A quick overview of where we stand for 8 of the most traded currencies. This helps build a general fundamental backdrop, which helps in positioning our technical analysis strategies in the broader picture and improves strategies and risk management.
FOREX Fundamentals Overview
As always, use the general fundamentals for positioning the technical price action and technical indicators within the broader “flavor of the week/month” picture and use price action and technical indicators for entry, exit, and risk management.
Yellen seeks to keep rates lower for longer to pull up demand and “overheat” the economy, which would make the unemployment rate drop towards the 4% area in 2017 and create a boost for the long-standing slump in the employment rate. Others of the FOMC don’t agree and would prefer regular rate hikes, because they want to avoid asset bubbles and move the policy rate further away from zero to allow more space for cuts when the next negative shock happens.
A rate hike is likely for December, along with a possible pickup in growth after a sluggish first half of 2016, putting a bullish bias on the USD up to end of 2016.
The outlook in January 2017 will depend on the combo of Fed policy, growth, labor market conditions, and possible fiscal stimulus. Lower rates will be bearish on the USD, but stronger growth and significant fiscal stimulus would be bullish on the USD, so the net effect will have to be reassessed once more data is available.
For the near term outlook, the “flavor of the month” will depend on communications from FOMC members, but should be USD bullish, on average.
Euro Area is in a hard place, as usual, with sluggish growth and a large “disconnect” between the big sluggish members (France, Italy, Spain) and the better-going giant (Germany). The general picture suggests “more of the same”, with no more and no less QE intervention by the ECB until March 2017. Nothing special to report for now. Big market movers would be a bank collapse and extra financial stress, but that is not the case for now. Overall, there are signs of slow, gradual improvements, with a generally sluggish context.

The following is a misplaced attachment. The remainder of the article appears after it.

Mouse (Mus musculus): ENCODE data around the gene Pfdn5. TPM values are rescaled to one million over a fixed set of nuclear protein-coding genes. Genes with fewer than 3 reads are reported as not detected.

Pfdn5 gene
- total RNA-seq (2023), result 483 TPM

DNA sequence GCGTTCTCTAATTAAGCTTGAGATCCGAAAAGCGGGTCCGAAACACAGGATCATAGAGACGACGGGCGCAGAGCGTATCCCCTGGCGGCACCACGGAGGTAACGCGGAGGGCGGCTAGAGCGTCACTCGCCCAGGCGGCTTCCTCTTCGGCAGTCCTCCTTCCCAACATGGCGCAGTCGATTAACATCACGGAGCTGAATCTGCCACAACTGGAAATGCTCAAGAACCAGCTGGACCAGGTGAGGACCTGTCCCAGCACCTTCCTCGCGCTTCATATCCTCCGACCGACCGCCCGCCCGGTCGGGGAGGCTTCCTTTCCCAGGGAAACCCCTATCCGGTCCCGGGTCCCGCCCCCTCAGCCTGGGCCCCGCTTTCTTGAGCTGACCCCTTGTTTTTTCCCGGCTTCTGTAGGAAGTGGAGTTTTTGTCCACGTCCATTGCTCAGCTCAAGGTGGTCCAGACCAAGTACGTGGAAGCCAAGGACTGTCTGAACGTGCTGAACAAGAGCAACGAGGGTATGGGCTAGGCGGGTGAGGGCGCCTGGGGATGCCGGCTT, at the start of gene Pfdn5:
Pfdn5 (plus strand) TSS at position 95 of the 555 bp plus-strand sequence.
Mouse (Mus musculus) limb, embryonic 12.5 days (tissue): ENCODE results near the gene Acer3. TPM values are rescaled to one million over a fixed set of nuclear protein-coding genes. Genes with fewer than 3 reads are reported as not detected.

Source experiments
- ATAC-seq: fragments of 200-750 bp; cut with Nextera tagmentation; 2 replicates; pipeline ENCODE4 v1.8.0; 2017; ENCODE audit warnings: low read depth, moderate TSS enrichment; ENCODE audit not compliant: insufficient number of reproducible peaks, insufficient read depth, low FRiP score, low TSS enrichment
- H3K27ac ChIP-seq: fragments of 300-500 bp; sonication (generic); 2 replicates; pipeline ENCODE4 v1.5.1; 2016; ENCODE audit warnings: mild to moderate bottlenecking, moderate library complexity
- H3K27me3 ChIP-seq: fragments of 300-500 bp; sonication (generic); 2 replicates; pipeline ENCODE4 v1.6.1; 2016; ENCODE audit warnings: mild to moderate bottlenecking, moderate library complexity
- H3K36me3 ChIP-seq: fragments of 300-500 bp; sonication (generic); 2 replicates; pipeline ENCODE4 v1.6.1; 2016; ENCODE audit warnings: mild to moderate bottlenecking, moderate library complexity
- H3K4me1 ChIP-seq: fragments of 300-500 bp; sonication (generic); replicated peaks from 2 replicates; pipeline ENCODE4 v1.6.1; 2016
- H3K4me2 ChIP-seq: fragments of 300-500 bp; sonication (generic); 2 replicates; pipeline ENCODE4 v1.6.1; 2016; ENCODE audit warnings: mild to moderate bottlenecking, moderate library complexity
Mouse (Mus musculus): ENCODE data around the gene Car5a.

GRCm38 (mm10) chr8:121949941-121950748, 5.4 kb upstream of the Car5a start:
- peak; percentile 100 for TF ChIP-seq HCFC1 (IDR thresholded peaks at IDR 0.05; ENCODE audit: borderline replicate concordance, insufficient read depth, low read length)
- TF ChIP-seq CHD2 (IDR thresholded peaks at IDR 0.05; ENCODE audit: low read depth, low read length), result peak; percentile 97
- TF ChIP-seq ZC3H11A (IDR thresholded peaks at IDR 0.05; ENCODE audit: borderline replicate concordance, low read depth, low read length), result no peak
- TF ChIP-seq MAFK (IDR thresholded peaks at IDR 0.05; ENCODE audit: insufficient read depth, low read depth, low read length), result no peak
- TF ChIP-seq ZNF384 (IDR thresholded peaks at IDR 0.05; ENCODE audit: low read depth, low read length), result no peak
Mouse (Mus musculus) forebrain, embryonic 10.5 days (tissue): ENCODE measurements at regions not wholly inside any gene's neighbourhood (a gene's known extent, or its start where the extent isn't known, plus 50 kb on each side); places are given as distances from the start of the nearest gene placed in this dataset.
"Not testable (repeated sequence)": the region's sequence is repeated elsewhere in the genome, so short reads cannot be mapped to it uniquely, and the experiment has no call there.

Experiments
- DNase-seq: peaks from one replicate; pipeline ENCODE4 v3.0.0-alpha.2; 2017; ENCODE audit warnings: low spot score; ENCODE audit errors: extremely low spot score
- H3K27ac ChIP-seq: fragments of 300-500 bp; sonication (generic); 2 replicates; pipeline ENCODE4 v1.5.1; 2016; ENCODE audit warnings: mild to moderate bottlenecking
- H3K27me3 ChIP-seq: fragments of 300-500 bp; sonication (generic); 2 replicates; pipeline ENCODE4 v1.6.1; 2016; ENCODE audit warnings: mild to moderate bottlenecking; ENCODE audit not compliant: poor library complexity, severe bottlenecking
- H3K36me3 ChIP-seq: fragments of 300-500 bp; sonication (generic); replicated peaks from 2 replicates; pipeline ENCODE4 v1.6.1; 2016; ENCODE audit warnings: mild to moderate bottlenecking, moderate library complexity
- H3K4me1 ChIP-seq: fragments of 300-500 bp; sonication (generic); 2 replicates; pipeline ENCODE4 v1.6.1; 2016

Deflation persists, but improved growth and a low unemployment rate combined to the safe haven status of jpy will limit large-scale depreciation, especially versus the weaker currencies. The USD bullish bias for the next few weeks may push usdjpy up, but beware of being short on jpy without QE from the BOJ – it is a risky bet, but as all risky bets, it could be very lucrative, of course!
Post-Brexit fears have yet to materialize, but the currency has still been under bearish pressure non stop since June. This may be the most undervalued currency of all 8, but the bearish sentiment makes it a risk long. The effect of the past depreciation is increasing inflation (weakening currency = higher prices for imports = more inflation), but inflation still remains below target, so this is actually a good thing, plus the added benefit on exports (and jobs) of the depreciation. Overall, gbp may have hit a temporary bottom for now, but calling the end of the fall is a VERY risky bet, which I will not dare make. Long at your own risk (it may be very lucrative in the end, of course). If I were to long gbp, I would sell eurgbp, aiming for 0,8755 or I would buy gbpcad, aiming for 1,6555.
The general economy is doing rather well, with an improving trade balance, low unemployment, and resilient growth. USD would need quite a bit of bullish bias to punch through the 0.9940 resistance in any convincing way, especially with the bearish tail on Oct 21 for usdchf.
The new Governor of the central bank Philip Lowe is keenly aware and sensitive to the danger of financial bubbles when rates are too low for too long. He may thus refrain from cutting rates further, even if inflation remains below-target, as he fears that cutting rates could exacerbate asset market imbalances. The currency may thus be under pressure to appreciate, as the policy rate is higher than most other industrialized economies (thus attracting global capital) and the general economic context quite positive. This suggests a bullish bias on aud for the near term.
The dovish tone of the central bank along with the deteriorating trade balance are putting a bearish pressure on nzd, but the generallly solid economy and higher-than-rest-of-world real interest rate puts a bullish twist on it, thus leading to a “tie” and a currency that will fluctuate depending on the pair, with technical levels having a strong influence and the most bearish currencies probably losing ground versus nzd.
OPEC calls to limit global supply of oil created a temporary boost on CAD, which faded fast and was replaced by the generally bearish assessment of the outlook by the central bank. With a deteriorating outlook, CAD remains with a bearish bias, although it may get occasional boosts from oil prices.